92 The Crusades

93 Prelude to the Crusades European Expansionism  Conversion of Vikings and Magyars (Hungarians) removes pressure on Europe; raids subside around 1000  Agricultural advances increase food supply  Cluniac Reform – 11 th century  Great Schism – 1054  Battle of Hastings – 1066  Capture of Toledo from Moslems – 1087  Capture of Sicily from Moslems – 1091

94 The Crusades: Causes  Rise of the Seljuq Turks in 1037, a Turkic-Persian, Sunni- Muslim empire  Battle of Manzikert, 1071, meant that the Byzantines would eventually lose Anatolia to the Turks  Loss foreshadows eventual end of Byzantine Empire  Turks begin to disrupt pilgrim traffic to the Holy Land

95 Seljuq Turkish Empire

96 Urban II calls for Crusade (1095) Purposes: Drive Turks from Anatolia Place the Eastern empire (and the Eastern patriarchate) under obligation to the West (and to the Pope) Heal the Great Schism Capture the Holy Land from the Muslims and restore it to Christendom

97 First Crusade ( )  Achieved all major objectives in Holy Land  Set up the “Kingdom of Jerusalem” and other Crusader states in the Levant  Turkish threat blunted, though not eliminated  Area was not actually strategic to Moslems, could have been held indefinitely with a little skill.  Initial gains would be lost through diplomatic bungling, as Crusaders attempted to destabilize their neighbors

98 Crusader States

99 Second Crusade ( ) Called by Pope Eugene III Occasion: The Fall of Edessa Complete military fiasco for the Crusaders Discredited the “invisible” reputation of the Crusaders Only military success was the recapture of Lisbon (Portugal) from the Moors (the Crusaders were en route to the Holy Land and stopped to help a much smaller Portuguese army)

100 Third Crusade ( ) Called by Gregory VIII Occasion: the Fall of Jerusalem to Saladin, the Fatimid ruler of Egypt and Syria  Involved Richard I of England, Phillip II of France, Frederick I of Holy Roman Empire  Restored many of the coastal possessions of the Crusaders (the city of Acre), but not Jerusalem

101 Fourth Crusade ( )  Called by Pope Innocent III in 1198, went largely ignored at first  To pay for crusade, the Crusaders sought financing from the Venetians  When they arrived at Constantinople they were not well received; Crusaders then sacked Constantinople in 1204  Any chance to heal the Great Schism were utterly lost  (In 1453, when attacked by Turks, Byzantines preferred surrender to asking Rome for aid)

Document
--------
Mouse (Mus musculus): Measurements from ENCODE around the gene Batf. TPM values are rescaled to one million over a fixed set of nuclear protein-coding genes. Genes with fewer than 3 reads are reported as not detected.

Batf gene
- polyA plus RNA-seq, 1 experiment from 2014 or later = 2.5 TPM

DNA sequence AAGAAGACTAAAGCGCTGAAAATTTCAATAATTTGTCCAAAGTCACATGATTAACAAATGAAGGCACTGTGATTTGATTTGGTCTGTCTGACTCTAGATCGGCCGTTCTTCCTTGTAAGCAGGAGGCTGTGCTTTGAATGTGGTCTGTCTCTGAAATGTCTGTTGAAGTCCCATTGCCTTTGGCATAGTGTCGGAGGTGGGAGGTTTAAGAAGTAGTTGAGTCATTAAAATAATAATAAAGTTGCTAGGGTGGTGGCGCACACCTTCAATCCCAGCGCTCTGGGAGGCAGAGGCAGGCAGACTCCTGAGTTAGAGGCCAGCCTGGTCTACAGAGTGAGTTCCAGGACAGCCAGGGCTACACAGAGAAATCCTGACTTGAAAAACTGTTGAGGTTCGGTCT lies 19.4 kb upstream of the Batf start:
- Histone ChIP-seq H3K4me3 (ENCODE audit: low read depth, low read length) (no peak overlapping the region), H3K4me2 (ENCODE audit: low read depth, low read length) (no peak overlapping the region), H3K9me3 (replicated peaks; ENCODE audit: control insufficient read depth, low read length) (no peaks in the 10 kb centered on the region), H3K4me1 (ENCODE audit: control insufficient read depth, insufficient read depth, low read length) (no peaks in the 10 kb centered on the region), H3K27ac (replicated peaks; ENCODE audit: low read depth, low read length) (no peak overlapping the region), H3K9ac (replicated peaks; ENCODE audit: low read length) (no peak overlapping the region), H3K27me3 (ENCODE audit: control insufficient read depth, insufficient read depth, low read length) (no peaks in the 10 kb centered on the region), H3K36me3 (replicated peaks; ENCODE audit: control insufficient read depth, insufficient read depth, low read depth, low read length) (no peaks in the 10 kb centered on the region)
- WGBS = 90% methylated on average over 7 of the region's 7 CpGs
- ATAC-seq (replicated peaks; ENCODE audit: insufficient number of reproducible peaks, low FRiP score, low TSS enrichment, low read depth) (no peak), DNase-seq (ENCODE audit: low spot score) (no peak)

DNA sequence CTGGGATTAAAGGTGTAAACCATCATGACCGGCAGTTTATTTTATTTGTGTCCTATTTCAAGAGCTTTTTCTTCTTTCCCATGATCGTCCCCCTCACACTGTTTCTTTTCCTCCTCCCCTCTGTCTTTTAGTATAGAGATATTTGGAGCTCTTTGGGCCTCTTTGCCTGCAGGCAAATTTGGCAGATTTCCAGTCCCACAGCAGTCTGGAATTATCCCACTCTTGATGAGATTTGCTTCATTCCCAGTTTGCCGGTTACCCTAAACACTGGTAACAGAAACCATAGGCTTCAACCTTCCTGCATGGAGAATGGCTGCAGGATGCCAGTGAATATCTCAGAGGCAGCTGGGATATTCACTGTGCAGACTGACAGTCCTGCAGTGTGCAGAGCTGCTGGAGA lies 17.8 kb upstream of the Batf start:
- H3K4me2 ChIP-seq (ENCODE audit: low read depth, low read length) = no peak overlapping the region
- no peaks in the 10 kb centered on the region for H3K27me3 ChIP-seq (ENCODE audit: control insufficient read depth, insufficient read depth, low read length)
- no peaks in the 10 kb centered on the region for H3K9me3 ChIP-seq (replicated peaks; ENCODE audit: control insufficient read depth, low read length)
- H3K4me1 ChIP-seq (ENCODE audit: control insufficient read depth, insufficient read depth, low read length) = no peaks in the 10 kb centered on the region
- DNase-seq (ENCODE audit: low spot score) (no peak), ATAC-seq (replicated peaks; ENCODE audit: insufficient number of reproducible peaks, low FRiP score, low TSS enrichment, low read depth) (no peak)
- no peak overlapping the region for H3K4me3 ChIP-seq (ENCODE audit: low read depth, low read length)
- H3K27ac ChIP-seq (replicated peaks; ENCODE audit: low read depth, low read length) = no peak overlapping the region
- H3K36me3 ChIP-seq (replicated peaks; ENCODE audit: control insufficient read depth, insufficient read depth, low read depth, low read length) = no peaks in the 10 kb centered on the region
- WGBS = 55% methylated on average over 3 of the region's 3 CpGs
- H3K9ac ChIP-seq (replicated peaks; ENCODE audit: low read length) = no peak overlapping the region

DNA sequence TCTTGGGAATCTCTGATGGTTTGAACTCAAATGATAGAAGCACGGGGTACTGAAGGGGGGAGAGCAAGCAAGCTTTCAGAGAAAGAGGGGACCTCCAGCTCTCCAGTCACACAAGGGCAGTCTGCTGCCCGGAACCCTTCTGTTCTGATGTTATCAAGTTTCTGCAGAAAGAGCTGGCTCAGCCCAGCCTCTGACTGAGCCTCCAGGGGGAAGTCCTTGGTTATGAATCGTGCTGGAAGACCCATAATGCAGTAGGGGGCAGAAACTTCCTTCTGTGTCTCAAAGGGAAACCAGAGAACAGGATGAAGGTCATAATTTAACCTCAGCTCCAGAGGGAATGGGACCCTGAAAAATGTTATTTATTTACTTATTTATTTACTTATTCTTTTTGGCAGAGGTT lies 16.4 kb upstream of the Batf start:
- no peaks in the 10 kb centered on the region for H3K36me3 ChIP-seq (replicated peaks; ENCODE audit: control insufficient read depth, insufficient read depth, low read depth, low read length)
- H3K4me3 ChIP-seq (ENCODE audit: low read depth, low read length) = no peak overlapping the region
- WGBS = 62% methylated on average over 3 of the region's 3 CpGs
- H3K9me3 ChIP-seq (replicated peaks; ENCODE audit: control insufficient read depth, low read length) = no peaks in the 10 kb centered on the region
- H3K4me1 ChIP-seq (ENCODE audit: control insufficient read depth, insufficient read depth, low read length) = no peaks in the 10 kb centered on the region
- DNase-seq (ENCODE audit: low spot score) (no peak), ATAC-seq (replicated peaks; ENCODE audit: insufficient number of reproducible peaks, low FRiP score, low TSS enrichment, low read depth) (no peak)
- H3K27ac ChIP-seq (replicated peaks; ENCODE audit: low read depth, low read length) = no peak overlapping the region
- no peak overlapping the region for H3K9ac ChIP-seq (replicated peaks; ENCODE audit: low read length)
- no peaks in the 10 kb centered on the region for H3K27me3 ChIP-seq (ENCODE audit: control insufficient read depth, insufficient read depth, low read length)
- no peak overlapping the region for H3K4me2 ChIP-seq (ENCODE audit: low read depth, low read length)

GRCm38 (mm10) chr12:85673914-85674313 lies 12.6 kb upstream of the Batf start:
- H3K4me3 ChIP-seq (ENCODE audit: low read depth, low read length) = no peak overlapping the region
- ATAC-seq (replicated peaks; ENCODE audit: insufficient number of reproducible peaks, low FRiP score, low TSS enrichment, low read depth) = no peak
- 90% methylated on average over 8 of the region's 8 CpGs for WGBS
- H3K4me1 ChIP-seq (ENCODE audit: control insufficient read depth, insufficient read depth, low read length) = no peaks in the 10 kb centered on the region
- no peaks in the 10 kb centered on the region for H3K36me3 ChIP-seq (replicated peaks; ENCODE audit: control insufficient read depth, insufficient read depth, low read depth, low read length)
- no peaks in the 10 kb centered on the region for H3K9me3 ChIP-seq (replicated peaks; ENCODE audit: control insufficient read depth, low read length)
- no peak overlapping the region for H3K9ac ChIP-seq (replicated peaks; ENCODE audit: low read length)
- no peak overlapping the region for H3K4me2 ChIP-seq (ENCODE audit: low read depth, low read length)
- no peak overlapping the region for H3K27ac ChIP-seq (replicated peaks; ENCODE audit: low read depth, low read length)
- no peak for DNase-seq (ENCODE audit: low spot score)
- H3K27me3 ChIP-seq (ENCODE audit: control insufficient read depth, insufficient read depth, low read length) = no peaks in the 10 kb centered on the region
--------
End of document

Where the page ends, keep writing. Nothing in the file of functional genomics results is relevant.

102 Other Crusades Fifth Crusade ( ) Capture of Damietta which the Crusaders swapped for Jerusalem; tried to capture Egypt, but were routed Sixth Crusade (1229) – Frederick II of Germany negotiated a ten year treaty and the return of Jerusalem Seventh Crusade ( ) – Nearly an exact repeat of the Fifth Crusade Eighth Crusade (1270) – Much of the expedition diverted to Tunisia, so never reached objective; the final Crusader states in Palestine would fall by 1291; one remaining island stronghold would holdout 1303

103 The Spanish Reconquista

104 Ancient Visigothic kingdom of Spain had fallen to the Moors in the eighth century; the remnants of it being relegated to the northern region of Asturias The Franks under Charles Martel would stop the eastward advance of the Moors at the Battle of Tours (ca. 732) The “unification” of Christian of Spain began with the “discovery” in northern Spain of the tomb of Saint James (Santiago) in the ninth century; the road to Santiago brought northern Spain into constant contact with the rest of Christian Europe The last great caliph of Cordova died in 1002 saw the division of Muslim lands into a multitude of petty kingdoms, leaving them vulnerable to Christian encroachment